The Wheel of Awareness is a useful tool I’ve developed over many years to help expand the container of consciousness.
I’ve offered the Wheel to thousands of individuals around the world, and it’s proven to be a practice that can help people develop more well-being in both their inner and interpersonal lives. The Wheel of Awareness practice is based on simple steps that are easy to learn and then apply in your everyday experiences.
The Wheel of Awareness is very useful as a visual metaphor for the way the mind works. The concept came to me one day as I stood looking down at a circular table in my office. The tabletop consists of a clear glass center surrounded by a wooden outer rim. It occurred to me that our awareness could be seen as lying at the center of a circle—a hub, if you will—form which, at any given moment, we can choose to focus on a wide array of thoughts, feelings, and sensations circling us on the rim. In other words, what we could be aware of could be represented on the wooden rim; the experience of being aware we could place in the hub.
If I teach people how to expand that container of consciousness by more freely and fully accessing the Wheel’s hub of awareness, they’d be able to change the way they experienced life’s tablespoons of salt, and perhaps even learn to savor life’s sweetness in a more balanced and fulfilling way, even if there were a lot of salt present at the time. As I looked down at this table, I saw that the clarity of that glass hub might represent how we became aware of all of these tablespoons of life, each of the varied experiences we could become aware of, from thoughts to sensations, which we might now visualize as being placed on the circle around this hub—the table’s outer wooden rim.
The central hub of that table, of what we were now calling the Wheel of Awareness, represents the experience of being aware, of knowing that one is surveying the knowns of life. The rim came to represent that which is known; for instance, at this moment, you are aware of the words you are reading on this page, and now perhaps you’ve become aware of the associations you are having with the words—for example, the images or memories that come to mind.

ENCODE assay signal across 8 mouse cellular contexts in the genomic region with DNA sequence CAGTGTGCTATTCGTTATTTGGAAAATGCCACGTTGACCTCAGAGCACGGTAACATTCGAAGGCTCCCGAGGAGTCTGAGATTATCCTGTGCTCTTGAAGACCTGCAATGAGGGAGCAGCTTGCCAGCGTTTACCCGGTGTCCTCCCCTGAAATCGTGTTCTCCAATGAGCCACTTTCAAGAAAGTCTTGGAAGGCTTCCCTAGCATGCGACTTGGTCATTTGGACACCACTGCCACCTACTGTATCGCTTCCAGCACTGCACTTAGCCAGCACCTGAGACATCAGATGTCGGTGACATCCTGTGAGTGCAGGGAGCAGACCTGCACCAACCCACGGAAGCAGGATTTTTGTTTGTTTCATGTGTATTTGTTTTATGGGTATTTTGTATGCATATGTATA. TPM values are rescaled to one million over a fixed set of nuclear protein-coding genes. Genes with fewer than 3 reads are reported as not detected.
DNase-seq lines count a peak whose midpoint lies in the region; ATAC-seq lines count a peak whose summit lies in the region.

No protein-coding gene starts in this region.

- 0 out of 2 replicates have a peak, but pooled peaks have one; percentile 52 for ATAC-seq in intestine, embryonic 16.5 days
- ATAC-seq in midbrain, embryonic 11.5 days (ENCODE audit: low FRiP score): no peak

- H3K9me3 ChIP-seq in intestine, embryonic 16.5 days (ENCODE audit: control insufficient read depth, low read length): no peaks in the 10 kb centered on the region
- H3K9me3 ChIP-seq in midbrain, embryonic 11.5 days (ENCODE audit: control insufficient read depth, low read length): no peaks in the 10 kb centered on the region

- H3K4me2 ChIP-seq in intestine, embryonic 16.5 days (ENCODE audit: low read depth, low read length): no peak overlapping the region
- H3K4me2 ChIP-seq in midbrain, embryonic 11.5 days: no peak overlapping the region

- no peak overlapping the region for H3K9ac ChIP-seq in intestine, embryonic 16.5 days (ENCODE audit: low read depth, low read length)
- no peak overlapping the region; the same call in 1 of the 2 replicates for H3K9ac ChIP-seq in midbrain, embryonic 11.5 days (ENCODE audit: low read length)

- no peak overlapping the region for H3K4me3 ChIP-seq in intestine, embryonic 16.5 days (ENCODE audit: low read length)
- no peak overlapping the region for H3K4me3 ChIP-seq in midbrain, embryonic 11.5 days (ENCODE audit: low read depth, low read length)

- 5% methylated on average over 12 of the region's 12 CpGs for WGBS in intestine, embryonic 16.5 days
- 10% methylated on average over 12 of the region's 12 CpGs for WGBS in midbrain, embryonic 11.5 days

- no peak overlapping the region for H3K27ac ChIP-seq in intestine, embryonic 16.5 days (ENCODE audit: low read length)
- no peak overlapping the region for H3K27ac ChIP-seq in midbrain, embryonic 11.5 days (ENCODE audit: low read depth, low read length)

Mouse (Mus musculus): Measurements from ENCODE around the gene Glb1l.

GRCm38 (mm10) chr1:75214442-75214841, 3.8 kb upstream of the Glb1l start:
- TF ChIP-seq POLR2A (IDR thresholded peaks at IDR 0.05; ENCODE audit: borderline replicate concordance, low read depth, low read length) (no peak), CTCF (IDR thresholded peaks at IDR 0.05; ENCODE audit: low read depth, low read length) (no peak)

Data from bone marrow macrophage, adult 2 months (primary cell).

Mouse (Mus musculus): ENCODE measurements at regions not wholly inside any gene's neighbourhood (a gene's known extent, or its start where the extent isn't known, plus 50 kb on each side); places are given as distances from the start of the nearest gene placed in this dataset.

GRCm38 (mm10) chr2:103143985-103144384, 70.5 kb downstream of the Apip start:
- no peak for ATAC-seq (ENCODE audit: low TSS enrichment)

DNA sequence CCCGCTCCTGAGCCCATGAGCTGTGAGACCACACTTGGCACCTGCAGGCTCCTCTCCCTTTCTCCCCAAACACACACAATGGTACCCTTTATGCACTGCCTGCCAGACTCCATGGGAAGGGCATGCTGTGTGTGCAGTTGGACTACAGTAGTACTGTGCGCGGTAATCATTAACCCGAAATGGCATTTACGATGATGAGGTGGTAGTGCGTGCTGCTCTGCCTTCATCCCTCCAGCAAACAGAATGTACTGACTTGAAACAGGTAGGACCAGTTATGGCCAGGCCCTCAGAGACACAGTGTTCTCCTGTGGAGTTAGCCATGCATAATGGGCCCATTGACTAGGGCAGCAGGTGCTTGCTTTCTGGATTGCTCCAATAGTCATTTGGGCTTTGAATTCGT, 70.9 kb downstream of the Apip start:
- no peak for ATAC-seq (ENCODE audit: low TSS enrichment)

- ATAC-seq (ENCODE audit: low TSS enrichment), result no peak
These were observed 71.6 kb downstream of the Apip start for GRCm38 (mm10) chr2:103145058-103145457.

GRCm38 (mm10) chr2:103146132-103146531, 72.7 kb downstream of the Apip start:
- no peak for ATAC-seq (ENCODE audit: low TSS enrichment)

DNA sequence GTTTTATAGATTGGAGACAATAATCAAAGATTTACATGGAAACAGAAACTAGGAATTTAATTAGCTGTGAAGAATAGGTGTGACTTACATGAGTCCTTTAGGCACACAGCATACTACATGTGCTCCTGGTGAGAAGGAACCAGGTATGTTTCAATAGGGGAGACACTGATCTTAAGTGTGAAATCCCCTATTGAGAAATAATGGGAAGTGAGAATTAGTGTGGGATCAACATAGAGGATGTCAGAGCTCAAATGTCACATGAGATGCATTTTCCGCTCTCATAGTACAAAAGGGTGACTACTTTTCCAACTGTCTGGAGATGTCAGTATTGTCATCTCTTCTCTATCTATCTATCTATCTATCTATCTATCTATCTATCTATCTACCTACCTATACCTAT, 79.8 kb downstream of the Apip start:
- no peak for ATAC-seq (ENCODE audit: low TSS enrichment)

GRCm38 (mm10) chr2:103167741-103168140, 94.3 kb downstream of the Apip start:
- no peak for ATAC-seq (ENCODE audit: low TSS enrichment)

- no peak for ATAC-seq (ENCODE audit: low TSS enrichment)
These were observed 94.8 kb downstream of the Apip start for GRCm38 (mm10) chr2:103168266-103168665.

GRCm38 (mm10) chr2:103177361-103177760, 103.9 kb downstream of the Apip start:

Consciousness can be simply defined as our subjective sense of knowing—like your awareness now of my writing the word hello. “You knowing” is awareness; “hello” is the known. The knowing is in the hub; the knowns are on the rim. When we speak of expanding the container of consciousness, we are then strengthening the experience of knowing—strengthening and opening our capacity to be aware.
Now imagine what might happen if, from the starting point of the hub, our attention were directed out to any of the various knowns on the rim, focused on one point or another—on a given thought, a perception, or a feeling; any single one of the wide range of the knowns of life that rest on the rim of the wheel. Extending the metaphor of the wheel, one might envision these moments of focusing attention as a spoke on the wheel.
The spoke of attention connects the hub of knowing to the rim of the knowns.
In the practice, I’d have my patients or students get centered and imagine the minds to be like the Wheel of Awareness. We’d envision next how the rim could be divided into four parts or segments, each of which contains a certain category of knowns. The first segment contains the category of knowns of our first five senses: hearing, sight, smell, taste, and touch; the second segment represents another category of knowns, one that includes the interior signals of the body, such as sensations from the mental activities of feelings, thoughts, and memories, while the fourth holds our sense of connection to other people and to nature, our relational sense.
We’d slowly move that singular spoke of attention around the rim, bringing into focus, one by one, each of the elements of that segment, and then move the spoke of attention to the next segment, and review those points as well. Systematically we’d be taking in rim element by rim element, moving the spoke of attention around the rim of knowns. As the practice unfolded in a given session, and as individuals would continue to practice on a regular basis, there was a common description of feeling more clarity and calm, a deeper sense of stability and even vitality, not just during the practice itself, but during the rest of the day.
The Wheel of Awareness practice became a way to open awareness and cultivate a larger, more expansive container of consciousness. People who participated in the practice seemed to be strengthening their minds.